Maria would later meet Danny and Blue Lu Barker, and they formed a friendship that lasted for many years. “Because of my friendship with Blue Lu and Danny, and my longtime association with that song, I was invited to put on a concert paying tribute to Blue Lu in New Orleans in 2016. Needing to come up with two hours’ worth of Blu Lu Barker material for the concert, I started doing some in-depth research of all their past recordings. I had previously only heard a few of their early recordings besides "Leg." To my surprise and delight I discovered that they had written and recorded dozens of songs equally naughty, bawdy, witty, and clever as ‘Don't You Feel My Leg’. Most of them were recorded in New York City in the early 40s, with some of the finest jazz players on the NYC jazz scene, and besides the wonderfully funny, suggestive lyrics, I was really struck and quite charmed by Blue Lu's delivery of these tunes… droll, sly, full of sass and attitude, yet understated…a bit girlish and coy. Her cool nonchalance and crisp ladylike diction in contrast to the naughty, risqué lyrics made them smolder with innuendo all the more. These were songs by hipsters, for hipsters,” says Maria.

Muldaur’s performance in tribute to Blue Lu that year featured a stellar band of NOLA musicians and created a wave of demand for an album—a demand that she was inspired to fulfill. For this outing, Maria brought in New Orleans A-listers David Torkanowsky on piano (Irma Thomas, Neville Brothers, SolomonBurke), Roland Guerin on bass (Steve Earle, Chris Thomas King, Allen Toussaint), and Herlin Riley on drums (Wynton Marsalis, Cassandra Wilson, Dr.John), among others.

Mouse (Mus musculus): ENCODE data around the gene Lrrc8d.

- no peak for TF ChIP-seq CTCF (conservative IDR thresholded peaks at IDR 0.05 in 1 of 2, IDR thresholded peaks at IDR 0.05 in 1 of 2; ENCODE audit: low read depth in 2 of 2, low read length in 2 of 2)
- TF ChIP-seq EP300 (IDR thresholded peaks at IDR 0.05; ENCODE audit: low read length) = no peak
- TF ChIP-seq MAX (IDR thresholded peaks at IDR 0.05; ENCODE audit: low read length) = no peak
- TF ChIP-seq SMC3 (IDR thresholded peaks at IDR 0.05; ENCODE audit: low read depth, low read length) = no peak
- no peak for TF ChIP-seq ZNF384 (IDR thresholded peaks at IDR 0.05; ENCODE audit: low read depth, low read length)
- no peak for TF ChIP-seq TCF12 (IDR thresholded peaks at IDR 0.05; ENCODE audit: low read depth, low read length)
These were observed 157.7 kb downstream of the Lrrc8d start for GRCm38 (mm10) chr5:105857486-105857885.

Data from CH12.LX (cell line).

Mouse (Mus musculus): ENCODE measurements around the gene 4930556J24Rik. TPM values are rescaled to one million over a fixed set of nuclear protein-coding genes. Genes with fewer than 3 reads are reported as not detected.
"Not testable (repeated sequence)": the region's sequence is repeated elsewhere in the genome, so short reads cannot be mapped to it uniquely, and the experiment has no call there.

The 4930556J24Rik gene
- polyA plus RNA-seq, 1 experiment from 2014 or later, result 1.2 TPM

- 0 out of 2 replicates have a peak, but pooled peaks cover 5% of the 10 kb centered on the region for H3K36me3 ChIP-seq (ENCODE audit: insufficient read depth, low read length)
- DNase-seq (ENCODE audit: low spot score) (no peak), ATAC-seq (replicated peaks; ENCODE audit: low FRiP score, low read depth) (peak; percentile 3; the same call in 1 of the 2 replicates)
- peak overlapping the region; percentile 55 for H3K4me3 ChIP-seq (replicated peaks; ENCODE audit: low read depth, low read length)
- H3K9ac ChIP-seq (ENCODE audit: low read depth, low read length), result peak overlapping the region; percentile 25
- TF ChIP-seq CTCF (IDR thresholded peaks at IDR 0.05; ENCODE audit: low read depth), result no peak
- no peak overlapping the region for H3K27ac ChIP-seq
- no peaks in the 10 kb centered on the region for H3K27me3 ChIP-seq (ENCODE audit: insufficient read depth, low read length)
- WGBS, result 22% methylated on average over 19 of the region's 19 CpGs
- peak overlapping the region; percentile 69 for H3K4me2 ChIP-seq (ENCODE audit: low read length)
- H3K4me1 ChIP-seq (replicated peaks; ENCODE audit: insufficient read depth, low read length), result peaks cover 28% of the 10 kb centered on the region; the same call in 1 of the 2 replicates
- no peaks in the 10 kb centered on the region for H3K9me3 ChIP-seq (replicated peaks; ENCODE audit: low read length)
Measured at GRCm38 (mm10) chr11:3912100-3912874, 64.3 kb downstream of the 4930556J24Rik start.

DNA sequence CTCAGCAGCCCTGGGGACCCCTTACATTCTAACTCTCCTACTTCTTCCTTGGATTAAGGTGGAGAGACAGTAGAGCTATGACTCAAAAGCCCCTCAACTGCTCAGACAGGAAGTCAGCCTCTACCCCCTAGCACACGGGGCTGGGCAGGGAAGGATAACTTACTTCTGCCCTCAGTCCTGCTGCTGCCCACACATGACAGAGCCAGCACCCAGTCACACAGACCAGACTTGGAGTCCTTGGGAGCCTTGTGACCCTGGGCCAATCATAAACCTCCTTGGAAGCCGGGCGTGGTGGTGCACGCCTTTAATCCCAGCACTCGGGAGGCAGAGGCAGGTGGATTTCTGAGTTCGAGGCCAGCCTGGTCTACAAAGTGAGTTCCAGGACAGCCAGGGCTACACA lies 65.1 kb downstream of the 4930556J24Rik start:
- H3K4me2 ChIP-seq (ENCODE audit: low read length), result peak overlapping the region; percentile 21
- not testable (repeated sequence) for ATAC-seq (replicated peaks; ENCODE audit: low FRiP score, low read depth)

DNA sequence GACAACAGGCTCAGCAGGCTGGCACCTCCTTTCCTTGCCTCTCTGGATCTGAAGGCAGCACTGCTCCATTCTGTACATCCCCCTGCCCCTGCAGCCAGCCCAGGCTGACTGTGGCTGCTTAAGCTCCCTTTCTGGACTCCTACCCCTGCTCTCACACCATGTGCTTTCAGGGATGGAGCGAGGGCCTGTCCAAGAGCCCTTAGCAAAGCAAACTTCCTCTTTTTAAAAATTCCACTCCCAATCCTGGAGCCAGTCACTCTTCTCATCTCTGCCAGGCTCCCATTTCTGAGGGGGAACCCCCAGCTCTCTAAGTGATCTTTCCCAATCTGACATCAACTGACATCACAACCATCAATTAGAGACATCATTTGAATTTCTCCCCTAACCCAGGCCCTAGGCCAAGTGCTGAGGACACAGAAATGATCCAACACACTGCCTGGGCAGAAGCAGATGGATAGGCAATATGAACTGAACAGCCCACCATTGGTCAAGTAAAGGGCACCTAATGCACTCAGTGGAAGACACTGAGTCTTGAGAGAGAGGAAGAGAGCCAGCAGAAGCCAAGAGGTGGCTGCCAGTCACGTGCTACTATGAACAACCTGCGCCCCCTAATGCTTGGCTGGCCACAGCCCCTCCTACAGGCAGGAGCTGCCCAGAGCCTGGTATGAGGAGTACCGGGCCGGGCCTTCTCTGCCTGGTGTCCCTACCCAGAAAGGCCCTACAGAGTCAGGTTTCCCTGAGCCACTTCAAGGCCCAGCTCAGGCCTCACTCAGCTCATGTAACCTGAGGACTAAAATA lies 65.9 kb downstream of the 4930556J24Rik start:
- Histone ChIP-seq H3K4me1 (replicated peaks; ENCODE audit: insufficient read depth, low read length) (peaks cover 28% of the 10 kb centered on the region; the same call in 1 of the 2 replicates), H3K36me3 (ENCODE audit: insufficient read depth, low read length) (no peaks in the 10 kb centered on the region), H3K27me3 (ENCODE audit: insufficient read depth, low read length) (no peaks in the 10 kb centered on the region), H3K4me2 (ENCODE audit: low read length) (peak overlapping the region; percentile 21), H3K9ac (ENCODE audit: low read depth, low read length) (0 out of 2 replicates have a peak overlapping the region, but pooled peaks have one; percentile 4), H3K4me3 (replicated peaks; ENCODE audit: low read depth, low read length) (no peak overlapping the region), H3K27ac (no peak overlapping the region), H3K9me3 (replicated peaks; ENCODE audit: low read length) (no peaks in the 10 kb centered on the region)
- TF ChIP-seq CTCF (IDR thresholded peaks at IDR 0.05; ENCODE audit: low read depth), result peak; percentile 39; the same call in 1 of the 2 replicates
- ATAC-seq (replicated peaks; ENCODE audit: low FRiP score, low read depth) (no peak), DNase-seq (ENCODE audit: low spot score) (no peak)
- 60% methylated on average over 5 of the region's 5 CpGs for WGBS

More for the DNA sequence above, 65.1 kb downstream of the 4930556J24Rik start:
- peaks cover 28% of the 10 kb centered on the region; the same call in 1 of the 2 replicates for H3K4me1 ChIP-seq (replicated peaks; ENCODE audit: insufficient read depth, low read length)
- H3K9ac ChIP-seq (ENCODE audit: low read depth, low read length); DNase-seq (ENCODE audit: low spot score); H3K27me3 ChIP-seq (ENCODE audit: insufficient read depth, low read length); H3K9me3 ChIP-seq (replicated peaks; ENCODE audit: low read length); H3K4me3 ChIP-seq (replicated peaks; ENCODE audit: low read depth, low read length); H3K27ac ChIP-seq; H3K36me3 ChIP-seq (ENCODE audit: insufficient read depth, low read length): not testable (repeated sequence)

And so it is, that on her first studio album in six years, Maria graces Blue Lu Barker's material with the full measure of her musical journey. This stunning set finds Maria at her finest, and closes the circle yet again, from the days of that first solo recording.

“Don't You Feel My Leg’ was considered quite ‘risqué’ in its day, but compared to the over-amped, kinetic, frenetic, bumpin', grindin', booty shakin', in-your-face X-rated explicit lyrics that prevail in today's music, I find its playful, sly, tongue-in-cheek innuendo to actually be a much sexier approach. Imagination is always the best aphrodisiac,” says Maria.

She adds, “As we sit here in 2018, you might well ask why a vintage gal like me feels it is important to present these vintage tunes at this point in time. Well for one thing, in an era when so many aspects of sexuality are dealt with and discussed with such deadly seriousness, I find the lighthearted playful expressions of sexuality in these songs a pleasant and welcome respite from the fraught discourse prevailing today…and for another...these are all basically hip, fun happy songs, and I think we could all use a big dose of HAPPY right about now.”

Maria Muldaur is best known for “Midnight At The Oasis,” though she has toured extensively worldwide for over four decades, and has released 41 albums covering all stripes of American Roots Music, including Gospel, R&B, Jazz and Big Band, as well as several award-winning children’s albums. Often joining forces with other fine artists, she has recorded and produced on-average, an album per year, several of which have been nominated for Grammy and Blues Foundation awards. These last few years have seen the 50th Anniversary Kweskin Jug Band Reunion concerts, gospel collaborations with the Campbell Brothers, performances with Bill Wyman and The Rhythm Kings, and notable reissues of her early recordings with Jim Kweskin. She remains a revered and preeminent interpreter of American Roots music.